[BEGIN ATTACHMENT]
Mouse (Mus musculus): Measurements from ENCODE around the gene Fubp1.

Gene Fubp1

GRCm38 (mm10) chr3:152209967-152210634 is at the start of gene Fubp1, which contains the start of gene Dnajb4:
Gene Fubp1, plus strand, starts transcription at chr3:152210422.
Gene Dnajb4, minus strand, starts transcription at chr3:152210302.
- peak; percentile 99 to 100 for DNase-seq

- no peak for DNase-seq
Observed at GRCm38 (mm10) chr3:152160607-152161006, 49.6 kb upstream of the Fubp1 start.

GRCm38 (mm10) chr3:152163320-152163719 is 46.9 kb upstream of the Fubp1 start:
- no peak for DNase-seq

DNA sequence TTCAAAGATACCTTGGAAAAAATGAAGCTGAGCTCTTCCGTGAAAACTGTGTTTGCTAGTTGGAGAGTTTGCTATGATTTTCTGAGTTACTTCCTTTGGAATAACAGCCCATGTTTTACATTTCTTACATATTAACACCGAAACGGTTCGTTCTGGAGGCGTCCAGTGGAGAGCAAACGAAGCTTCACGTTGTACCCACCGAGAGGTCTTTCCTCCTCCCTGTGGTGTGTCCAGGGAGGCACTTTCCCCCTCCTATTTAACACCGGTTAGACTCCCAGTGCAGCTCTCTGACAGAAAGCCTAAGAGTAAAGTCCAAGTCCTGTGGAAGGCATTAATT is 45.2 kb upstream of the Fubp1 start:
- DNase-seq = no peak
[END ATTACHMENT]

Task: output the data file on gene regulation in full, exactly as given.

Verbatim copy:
Mouse (Mus musculus): Measurements from ENCODE around the gene Fubp1.

Gene Fubp1

GRCm38 (mm10) chr3:152209967-152210634 is at the start of gene Fubp1, which contains the start of gene Dnajb4:
Gene Fubp1, plus strand, starts transcription at chr3:152210422.
Gene Dnajb4, minus strand, starts transcription at chr3:152210302.
- peak; percentile 99 to 100 for DNase-seq

- no peak for DNase-seq
Observed at GRCm38 (mm10) chr3:152160607-152161006, 49.6 kb upstream of the Fubp1 start.

GRCm38 (mm10) chr3:152163320-152163719 is 46.9 kb upstream of the Fubp1 start:
- no peak for DNase-seq

DNA sequence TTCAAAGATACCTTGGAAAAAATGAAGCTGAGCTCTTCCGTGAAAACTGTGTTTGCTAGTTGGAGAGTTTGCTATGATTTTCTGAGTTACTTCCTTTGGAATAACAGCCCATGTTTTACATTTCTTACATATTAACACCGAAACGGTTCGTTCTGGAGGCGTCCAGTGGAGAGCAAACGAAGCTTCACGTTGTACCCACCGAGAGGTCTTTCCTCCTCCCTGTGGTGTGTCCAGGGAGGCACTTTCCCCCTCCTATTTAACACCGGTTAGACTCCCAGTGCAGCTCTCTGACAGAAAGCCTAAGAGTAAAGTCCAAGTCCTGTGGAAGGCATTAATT is 45.2 kb upstream of the Fubp1 start:
- DNase-seq = no peak